Tanha, aka: Taṇhā; Definition(s)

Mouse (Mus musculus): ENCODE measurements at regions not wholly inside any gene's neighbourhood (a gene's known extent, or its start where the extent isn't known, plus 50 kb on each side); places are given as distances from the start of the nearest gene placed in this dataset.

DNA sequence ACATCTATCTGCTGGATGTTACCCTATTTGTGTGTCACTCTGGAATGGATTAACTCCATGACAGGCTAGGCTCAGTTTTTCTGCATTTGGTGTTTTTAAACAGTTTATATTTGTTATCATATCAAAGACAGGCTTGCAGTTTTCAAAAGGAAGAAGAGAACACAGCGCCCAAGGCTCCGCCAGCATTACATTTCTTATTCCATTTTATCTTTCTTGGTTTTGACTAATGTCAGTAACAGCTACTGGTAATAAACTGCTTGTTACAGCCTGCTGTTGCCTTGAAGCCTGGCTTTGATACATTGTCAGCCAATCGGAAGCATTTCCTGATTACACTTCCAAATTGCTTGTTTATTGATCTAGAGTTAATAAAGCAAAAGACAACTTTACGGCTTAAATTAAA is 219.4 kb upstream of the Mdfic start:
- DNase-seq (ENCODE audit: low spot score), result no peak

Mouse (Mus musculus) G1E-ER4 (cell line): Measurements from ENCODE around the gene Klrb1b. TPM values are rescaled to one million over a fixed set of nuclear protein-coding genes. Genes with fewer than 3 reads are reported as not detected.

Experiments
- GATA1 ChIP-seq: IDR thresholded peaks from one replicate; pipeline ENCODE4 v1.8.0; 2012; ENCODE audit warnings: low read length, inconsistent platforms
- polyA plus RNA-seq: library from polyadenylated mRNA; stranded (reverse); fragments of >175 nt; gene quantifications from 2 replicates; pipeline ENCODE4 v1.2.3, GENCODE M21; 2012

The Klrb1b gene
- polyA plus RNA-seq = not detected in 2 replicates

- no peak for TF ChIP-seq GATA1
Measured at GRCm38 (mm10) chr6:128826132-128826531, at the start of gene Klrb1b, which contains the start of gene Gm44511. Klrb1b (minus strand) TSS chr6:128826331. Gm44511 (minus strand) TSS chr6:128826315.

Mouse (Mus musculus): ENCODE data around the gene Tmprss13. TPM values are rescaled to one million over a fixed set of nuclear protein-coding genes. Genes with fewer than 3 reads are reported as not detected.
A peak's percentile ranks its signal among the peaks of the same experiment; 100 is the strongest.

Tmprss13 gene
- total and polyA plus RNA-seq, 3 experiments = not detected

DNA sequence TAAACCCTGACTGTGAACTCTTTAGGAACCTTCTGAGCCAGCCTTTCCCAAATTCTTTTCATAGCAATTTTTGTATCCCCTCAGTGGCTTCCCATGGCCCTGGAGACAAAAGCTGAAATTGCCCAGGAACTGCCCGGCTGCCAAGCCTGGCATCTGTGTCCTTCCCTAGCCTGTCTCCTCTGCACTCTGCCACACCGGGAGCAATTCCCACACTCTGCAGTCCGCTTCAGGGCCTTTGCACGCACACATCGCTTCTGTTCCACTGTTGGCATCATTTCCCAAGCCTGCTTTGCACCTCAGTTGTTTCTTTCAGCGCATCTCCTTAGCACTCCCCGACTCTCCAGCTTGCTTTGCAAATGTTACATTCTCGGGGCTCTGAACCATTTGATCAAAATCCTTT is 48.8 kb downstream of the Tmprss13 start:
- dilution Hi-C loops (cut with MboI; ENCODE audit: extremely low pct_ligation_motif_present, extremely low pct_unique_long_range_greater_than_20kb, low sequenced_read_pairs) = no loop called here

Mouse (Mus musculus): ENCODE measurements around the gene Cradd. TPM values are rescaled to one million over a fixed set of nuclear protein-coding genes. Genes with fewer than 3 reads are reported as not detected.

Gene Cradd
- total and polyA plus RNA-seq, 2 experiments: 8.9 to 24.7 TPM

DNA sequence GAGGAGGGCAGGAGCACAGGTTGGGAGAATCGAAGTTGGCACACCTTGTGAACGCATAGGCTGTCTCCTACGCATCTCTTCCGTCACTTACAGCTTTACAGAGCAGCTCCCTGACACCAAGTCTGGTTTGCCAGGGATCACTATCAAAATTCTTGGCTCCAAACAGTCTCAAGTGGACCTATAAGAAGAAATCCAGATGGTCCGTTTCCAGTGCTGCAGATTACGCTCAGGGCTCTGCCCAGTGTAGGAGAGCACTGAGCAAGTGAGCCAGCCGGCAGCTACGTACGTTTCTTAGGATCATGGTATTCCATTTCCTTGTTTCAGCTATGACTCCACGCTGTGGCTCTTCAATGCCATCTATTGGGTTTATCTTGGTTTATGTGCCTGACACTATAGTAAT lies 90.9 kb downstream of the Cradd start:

Taṇhā, (f.) (Sk. tṛṣṇā, besides tarśa (m.) & ṭṛṣ (f.)=Av. tarśna thirst, Gr. tarsi/a dryness, Goth. paúrsus, Ohg. durst, E. drought & thirst; to *ters to be, or to make dry in Gr. tέrsomai, Lat. torreo to roast, Goth. gapaírsan, Ohg. derren. -another form of t. is tasiṇā) lit. drought, thirst; fig. craving, hunger for, excitement, the fever of unsatisfied longing (c. Loc. : kabaḷiṅkāre āhāre “thirst” for solid food S. II, 101 sq.; cīvare piṇḍapāte taṇhā=greed for Sn. 339). Oppd to peace of mind (upekhā, santi).—A. Literal meaning: khudāya taṇhāya ca khajjamānā tormented by hunger & thirst Pv. II, 15 (=pipāsāya PvA. 69).—B. In its secondary meaning: taṇhā is a state of mind that leads to rebirth. Plato puts a similar idea into the mouth of Socrates (Phædo 458, 9). Neither the Greek nor the Indian thinker has thought it necessary to explain how this effect is produced. In the Chain of Causation (D. II, 34) we are told how Taṇhā arises-when the sense organs come into contact with the outside world there follow sensation and feeling, & these (if, as elsewhere stated, there is no mastery over them) result in Taṇhā. In the First Proclamation (S. V, 420 ff.; Vin. I, 10) it is said that Taṇhā, the source of sorrow, must be rooted out by the way there laid down, that is by the Aryan Path. Only then can the ideal life be lived. Just as physical thirst arises of itself, and must be assuaged, got rid of, or the body dies; so the mental “thirst, ” arising from without, becomes a craving that must be rooted out, quite got rid of, or there can be no Nibbāna. The figure is a strong one, and the word Taṇhā is found mainly in poetry, or in prose passages charged with religious emotion. It is rarely used in the philosophy or the psychology. Thus in the long Enumeration of Qualities (Dhs), Taṇhā occurs in one only out of the 1, 366 sections (Dhs. 1059), & then only as one of many subordinate phases of lobha. Taṇhā binds a man to the chain of Saṃsāra, of being reborn & dying again & again (2b) until Arahantship or Nibbāna is attained, taṇhā destroyed, & the cause alike of sorrow and of future births removed (2b). In this sense Nibbāna is identical with “sabbupadhi-paṭinissaggo taṇhakkhayo virāgo nirodho” (see Nibbāna).—1. Systematizations: The 3 aims of t. kāma°, bhava°, vibhava°, that is craving for sensuous pleasure, for rebirth (anywhere, but especially in heaven), or for no rebirth; cp. Vibhava. These three aims are mentioned already in the First Proclamation (S. V, 420; Vin. I, 10) and often afterwards D. II, 61, 308; III, 216, 275; S. III, 26, 158; It. 50; Ps. I, 26, 39; II, 147; Vbh. 101, 365; Nett 160. Another group of 3 aims of taṇhā is given as kāma°, rūpa° & arūpa° at D. III, 216; Vbh. 395; & yet another as rūpa°, arūpa° & nirodha° at D. III, 216.—The source of t. is said to be sixfold as founded on & relating to the 6 bāhirāni āyatanāni (see rūpa), objects of sense or sensations, viz. sights, sounds, smells, etc. : D. II, 58; Ps. I, 6 sq.; Nd2 271I; in threefold aspects (as kāma-taṇhā, bhava° & vibhava°) with relation to the 6 senses discussed at Vism. 567 sq.; also under the term cha-taṇha-kāyā (sixfold group, see cpds.) M. I, 51; III, 280; Ps. I, 26; elsewhere called chadvārika-taṇhā “arising through the 6 doors” DhA. III, 286.—18 varieties of t. (comprising worldly objects of enjoyment, ease, comfort & wellliving are enumd at Nd2 271III (under taṇhā-lepa). 36 kinds: 18 referring to sensations (illusions) of subjective origin (ajjhattikassa upādāya), & 18 to sensations affecting the individual in objective quality (bāhirassa upādāya) at A. II, 212; Nett 37; & 108 varieties or specifications of t. are given at Nd2 271II (under Jappā)=Dhs. 1059=Vbh. 361.—Taṇhā as “kusalā pi akusalā pi” (good & bad) occurs at Nett 87; cp. Tālapuṭa’s good t. Th. I, 1091 f.—2. Import of the term: (a) various characterizations of t. : mahā° Sn. 114; kāma° SI. 131; gedha° SI. 15; bhava° D. III, 274 (+avijjā); grouped with diṭṭhi (wrong views) Nd2 271III, 271VI, T. fetters the world & causes misery: “yāya ayaṃ loko uddhasto pariyonaddho tantākulajāto” A. II, 211 sq.; taṇhāya jāyatī soko taṇhāya jāyatī bhayaṃ taṇhāya vippamuttassa natthi soko kuto bhayaṃ Dh. 216; taṇhāya uḍḍito loko S. I, 40; yaṃ loke piyarūpaṃ sātarūpaṃ etth’esā taṇhā ... Vbh. 103; it is the 4th constituent of Māra’s army (M-senā) Sn. 436; M’s daughter, S. I, 134. In comparisons: t. +jālinī visattikā S. I, 107; =bharâdānaṃ (t. ponobbhavikā nandirāga-sahagatā) S III 26; V, 402: gaṇḍa=kāya, gaṇḍamūlan ti taṇhāy’etaṃ adhivacanaṃ S. IV, 83; =sota S. IV, 292 (and a khīṇāsavo=chinnasoto); manujassa pamatta-cārino t. vaḍḍhati māluvā viya Dh. 334.—(b) taṇhā as the inciting factor of rebirth & incidental cause of saṃsāra kammaṃ khettaṃ viññāṇaṃ bījaṃ taṇhā sineho ... evaṃ āyatiṃ punabbhavâbhinibbatti hoti A. I, 223; t. ca avasesā ca kilesā: ayaṃ vuccati dukkha-samudayo Vbh. 107, similarly Nett 23 sq.; as ponobbhavikā (causing rebirth) S. III, 26; Ps. II, 147, etc.; as a link in the chain of interdependent causation (see paṭiccasamuppāda): vedanā-paccayā taṇhā, taṇhā-paccayā upādānaṃ Vin. I, 1, 5; D. II, 31, 33, 56, etc.; t. & upadhi: taṇhāya sati upadhi hoti t. asati up. na hoti S. II, 108; ye taṇhaṃ vaḍḍhenti te upadhiṃ vaḍḍhenti, etc. S. II, 109; taṇhāya nīyati loko taṇhāya parikissati S. I, 39; taṇhā saṃyojanena saṃyuttā sattā dīgharattaṃ sandhāvanti saṃsaranti It. 8. See also t. -dutiya.—(c) To have got rid of t. is Arahantship: vigata-taṇha vigata-pipāsa vigata-pariḷāha D. III, 238; S. III, 8, 107 sq. , 190; samūlaṃ taṇhaṃ abbuyha S. I, 16=63, 121 (Godhiko parinibbuto); III, 26 (nicchāto parinibbuto); vīta° Sn. 83, 849, 1041 (+nibbuta); taṇhāya vippahānena S. I, 39 (“Nibbānan” iti vuccati), 40 (sabbaṃ chindati bandhanaṃ); taṇhaṃ mā kāsi mā lokaṃ punar āgami Sn. 339; taṇhaṃ pariññāya ... te narā oghatiṇṇā ti Sn. 1082; ucchinna-bhava-taṇhā Sn. 746; taṇhāya vūpasama S. III, 231; t. -nirodha S. IV, 390.—See also M. I, 51; Dh. 154; It. 9 (vita°+anādāna), 50 (°ṃ pahantvāna); Sn. 495, 496, 916; & cp. °khaya.—3. Kindred terms which in Commentaries are expld by one of the taṇhā-formulæ (cp. Nd2 271V & 271VII): (a) t. in groups of 5: (a) with kilesa saṃyoga vipāka duccarita; (b) diṭṭhi kilesa duccarita avijjā; (g) diṭṭhi kil° kamma duccarita.—(b) quasi-synonyms: ādāna, ejā, gedha, jappā, nandī, nivesana, pariḷāha, pipāsā, lepa, loluppa, vāna, visattikā, sibbanī.—In cpds. the form taṇhā is represented by taṇha before double consonants, as taṇhakkhaya, etc.